Most people who have engaged with the project also preferred 82nd Avenue as the transition between the Powell-Division project's namesake arteries. Other options, including Cesar Chavez Boulevard or 50th, 52nd or 92nd avenues received more unsupportive comments than support, the report notes.
At the Fubonn workshop on Feb. 28, local businessman Dan Yan expressed his enthusiasm for the 82nd Avenue option. "This is the hub of the new Chinatown. It's the center," he said, indicating that an alignment on 82nd – which could include a stop near Fubonn – would support more commercial revitalization in an area now known as the Jade District.
At workshops and on the online mapping tool, Gresham residents were near-unanimous in their support for extending the project beyond to Mount Hood Community College, and connecting the line to Gresham Vista Business Park and Legacy Mount Hood Medical Center on SE Stark Street. Hogan Road was preferred by most people as a route to do so, with Kane Drive a second choice.
More than a transit route
The steering committee isn't expected to make final route choices Monday, but will likely eliminate some of the less-promising options from further consideration and analysis.
But as project planners have emphasized from the beginning, a transit project of this scale is about more than a route. Every choice has potentially profound implications for development, displacement, and opportunities to make communities safer and more livable.
Recent outreach hasn't shied from these questions. The project team has asked residents to weigh in on preferences for what should happen near eventual station locations along the new line. Common responses include safer transportation and more inviting social spaces around stations, including new businesses and workplaces. There has also been a strong theme of protecting mixed-income neighborhoods and small businesses – particularly the ethnic businesses that have come to define many neighborhoods on the route, like Division-Midway and the Jade District.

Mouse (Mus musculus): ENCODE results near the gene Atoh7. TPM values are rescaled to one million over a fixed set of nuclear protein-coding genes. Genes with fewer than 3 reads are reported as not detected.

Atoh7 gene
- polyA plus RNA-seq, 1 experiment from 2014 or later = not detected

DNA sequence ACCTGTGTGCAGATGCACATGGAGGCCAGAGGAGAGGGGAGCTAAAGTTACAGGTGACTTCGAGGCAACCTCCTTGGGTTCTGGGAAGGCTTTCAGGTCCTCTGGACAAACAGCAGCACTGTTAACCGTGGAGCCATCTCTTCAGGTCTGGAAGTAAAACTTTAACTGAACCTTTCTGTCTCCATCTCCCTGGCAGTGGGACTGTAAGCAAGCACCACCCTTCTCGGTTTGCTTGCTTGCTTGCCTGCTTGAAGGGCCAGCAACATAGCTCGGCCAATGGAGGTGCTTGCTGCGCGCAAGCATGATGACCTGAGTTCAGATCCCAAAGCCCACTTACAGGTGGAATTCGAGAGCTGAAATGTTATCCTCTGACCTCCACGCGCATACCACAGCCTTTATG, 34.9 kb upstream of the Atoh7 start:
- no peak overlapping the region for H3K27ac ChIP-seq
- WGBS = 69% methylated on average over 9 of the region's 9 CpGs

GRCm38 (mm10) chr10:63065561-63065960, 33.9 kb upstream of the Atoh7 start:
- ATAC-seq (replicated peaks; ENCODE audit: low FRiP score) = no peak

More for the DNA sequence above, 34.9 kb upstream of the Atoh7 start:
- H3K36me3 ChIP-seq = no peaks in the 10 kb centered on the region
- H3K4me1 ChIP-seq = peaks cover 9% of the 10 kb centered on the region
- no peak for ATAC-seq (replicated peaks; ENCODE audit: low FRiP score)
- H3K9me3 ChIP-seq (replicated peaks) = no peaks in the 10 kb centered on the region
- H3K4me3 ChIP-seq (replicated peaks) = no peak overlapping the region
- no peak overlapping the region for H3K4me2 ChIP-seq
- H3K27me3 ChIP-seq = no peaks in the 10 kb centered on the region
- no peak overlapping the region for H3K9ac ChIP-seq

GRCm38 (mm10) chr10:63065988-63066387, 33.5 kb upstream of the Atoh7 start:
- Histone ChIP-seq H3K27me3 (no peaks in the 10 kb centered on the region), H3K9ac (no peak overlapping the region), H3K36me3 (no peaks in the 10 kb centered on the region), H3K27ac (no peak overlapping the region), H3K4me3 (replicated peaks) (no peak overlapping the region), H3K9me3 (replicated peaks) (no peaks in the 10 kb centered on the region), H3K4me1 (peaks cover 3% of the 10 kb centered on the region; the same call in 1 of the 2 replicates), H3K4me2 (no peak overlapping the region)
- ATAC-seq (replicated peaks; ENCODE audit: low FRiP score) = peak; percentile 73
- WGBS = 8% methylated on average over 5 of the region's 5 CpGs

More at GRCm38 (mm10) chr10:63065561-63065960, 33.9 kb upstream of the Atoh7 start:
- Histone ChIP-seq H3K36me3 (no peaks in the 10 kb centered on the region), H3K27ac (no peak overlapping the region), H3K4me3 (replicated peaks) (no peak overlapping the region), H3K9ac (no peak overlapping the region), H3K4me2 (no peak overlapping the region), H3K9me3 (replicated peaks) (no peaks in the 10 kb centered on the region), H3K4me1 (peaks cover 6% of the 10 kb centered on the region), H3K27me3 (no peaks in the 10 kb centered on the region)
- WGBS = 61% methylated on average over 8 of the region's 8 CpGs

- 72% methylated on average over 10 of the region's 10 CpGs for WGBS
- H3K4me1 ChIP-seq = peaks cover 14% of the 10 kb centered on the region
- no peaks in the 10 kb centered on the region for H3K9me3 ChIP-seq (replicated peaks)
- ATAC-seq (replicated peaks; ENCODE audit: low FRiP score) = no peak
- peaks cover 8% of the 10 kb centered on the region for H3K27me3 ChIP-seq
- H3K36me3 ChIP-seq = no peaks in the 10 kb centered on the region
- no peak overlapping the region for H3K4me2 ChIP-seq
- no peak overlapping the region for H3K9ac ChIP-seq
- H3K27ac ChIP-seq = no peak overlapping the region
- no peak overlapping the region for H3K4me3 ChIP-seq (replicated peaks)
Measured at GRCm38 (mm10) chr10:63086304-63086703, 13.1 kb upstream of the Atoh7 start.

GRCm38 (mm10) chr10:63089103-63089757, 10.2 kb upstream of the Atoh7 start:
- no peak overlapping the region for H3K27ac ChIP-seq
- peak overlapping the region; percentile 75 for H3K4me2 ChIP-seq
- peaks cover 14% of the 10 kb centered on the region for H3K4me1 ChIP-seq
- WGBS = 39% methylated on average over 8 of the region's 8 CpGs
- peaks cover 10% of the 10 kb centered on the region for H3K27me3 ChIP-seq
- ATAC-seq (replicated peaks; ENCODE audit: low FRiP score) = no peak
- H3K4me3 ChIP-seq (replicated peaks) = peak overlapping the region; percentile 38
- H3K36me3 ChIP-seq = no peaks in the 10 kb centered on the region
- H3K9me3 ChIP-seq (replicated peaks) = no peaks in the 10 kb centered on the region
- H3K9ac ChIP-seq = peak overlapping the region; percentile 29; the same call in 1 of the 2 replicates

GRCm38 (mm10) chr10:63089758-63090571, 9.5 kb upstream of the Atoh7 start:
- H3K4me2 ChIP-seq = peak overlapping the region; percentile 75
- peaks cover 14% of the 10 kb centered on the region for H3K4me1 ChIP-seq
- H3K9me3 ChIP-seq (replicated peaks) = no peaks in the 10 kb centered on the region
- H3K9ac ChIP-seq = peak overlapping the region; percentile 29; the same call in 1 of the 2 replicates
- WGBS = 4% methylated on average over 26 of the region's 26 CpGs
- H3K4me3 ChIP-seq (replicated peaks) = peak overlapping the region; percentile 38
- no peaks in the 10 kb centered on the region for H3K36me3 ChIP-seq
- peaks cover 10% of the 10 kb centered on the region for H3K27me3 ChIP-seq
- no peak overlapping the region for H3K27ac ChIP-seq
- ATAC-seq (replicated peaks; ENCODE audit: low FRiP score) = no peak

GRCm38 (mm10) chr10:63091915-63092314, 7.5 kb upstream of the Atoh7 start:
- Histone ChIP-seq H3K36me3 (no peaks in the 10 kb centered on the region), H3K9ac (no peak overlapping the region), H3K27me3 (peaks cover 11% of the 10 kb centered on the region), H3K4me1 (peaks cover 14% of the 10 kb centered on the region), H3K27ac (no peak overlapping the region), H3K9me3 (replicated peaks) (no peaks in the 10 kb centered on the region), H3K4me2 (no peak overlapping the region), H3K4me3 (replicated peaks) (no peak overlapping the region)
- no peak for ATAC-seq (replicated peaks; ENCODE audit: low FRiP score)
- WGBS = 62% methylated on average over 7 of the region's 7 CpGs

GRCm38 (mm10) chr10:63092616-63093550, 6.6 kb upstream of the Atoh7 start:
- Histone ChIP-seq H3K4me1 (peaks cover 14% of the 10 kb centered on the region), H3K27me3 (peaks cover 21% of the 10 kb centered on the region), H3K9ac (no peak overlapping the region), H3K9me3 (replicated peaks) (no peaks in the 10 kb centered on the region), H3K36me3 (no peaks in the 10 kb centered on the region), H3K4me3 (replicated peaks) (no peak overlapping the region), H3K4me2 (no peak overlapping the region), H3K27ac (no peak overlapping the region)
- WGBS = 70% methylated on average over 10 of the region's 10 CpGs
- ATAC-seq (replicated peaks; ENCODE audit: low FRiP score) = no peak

Finding Midway: Diverse district makes its place on Division Street
Connecting opportunity: PCC's new Southeast Campus hopes for better transit
Powell-Division project explores equity impacts, potential strategies at East Portland meeting
Additionally, the committee will begin grappling with strategies that they hope will help advance equity and avoid displacement alongside the transit project. Local planners in Portland and Gresham are already studying the potential for displacement in the corridor. Last week, an ad hoc group of community representatives – including several steering committee members – presented a detailed list of strategies they would like to see included as the project proceeds.
"We look forward to developing a vision we all can support and we all can build together," Metro project manager Brian Monberg said as the Feb. 28 meeting concluded.
Project planners hope to have the steering committee select a final route in June, along with a list of local and regional actions that could support community desires along the new line. Bus rapid transit could be running on Powell and Division as soon as 2020.
Learn more about the Powell-Division Transit and Development Project